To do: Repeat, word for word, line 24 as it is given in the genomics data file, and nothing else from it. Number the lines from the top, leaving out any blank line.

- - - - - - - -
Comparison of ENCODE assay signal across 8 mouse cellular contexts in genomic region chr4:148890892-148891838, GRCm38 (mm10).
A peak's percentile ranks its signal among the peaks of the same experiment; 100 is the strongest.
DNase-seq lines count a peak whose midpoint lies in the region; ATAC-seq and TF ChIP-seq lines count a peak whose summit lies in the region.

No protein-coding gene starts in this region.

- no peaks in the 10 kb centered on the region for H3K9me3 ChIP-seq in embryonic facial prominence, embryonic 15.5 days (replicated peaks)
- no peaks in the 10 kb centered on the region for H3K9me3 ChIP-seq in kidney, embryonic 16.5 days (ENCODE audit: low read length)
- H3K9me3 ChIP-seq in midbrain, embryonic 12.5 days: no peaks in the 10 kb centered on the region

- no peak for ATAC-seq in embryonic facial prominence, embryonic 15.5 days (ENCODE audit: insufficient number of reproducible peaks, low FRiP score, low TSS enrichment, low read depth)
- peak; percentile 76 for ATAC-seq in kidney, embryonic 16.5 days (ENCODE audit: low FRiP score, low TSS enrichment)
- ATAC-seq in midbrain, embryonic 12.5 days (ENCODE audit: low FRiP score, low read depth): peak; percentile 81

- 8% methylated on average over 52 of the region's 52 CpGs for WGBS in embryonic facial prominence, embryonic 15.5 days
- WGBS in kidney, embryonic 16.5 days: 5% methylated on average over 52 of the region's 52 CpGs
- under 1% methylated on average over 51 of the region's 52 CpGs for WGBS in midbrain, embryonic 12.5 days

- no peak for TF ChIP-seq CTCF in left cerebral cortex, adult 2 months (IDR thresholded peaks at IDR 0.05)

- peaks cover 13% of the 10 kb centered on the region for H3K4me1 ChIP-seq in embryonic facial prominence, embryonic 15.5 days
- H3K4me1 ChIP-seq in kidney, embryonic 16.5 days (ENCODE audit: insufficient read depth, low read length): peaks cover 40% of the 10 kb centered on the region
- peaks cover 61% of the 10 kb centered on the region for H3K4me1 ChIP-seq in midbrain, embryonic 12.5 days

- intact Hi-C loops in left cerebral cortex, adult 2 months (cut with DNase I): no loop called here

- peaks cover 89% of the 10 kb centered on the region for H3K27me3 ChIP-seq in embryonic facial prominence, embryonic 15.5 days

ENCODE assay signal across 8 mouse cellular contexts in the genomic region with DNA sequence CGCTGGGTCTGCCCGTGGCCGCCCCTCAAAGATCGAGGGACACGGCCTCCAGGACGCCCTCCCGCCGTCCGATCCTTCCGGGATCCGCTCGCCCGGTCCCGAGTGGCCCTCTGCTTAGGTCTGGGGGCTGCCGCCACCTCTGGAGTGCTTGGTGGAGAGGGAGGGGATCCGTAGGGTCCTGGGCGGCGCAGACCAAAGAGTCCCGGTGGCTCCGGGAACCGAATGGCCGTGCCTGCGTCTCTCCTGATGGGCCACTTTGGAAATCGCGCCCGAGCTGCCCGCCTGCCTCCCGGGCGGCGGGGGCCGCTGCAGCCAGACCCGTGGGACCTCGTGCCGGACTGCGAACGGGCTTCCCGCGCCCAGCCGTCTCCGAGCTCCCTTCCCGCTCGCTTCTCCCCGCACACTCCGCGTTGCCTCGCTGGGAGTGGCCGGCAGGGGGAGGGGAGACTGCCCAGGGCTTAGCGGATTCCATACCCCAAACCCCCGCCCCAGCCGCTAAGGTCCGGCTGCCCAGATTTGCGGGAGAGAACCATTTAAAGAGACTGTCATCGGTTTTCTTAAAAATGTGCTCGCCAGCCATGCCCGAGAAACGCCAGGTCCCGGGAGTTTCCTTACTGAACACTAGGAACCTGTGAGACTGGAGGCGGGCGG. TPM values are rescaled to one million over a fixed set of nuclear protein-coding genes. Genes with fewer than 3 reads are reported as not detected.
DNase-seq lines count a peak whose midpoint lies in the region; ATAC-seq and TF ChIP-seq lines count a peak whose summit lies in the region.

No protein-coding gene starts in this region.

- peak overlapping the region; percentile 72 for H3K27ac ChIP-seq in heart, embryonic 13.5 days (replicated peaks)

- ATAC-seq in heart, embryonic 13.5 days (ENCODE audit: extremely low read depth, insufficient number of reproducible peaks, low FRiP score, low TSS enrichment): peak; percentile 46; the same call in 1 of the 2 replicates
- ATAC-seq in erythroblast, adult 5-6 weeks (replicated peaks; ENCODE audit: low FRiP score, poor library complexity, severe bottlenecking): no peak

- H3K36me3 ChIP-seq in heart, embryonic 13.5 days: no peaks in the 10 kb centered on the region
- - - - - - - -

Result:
- ATAC-seq in heart, embryonic 13.5 days (ENCODE audit: extremely low read depth, insufficient number of reproducible peaks, low FRiP score, low TSS enrichment): peak; percentile 46; the same call in 1 of the 2 replicates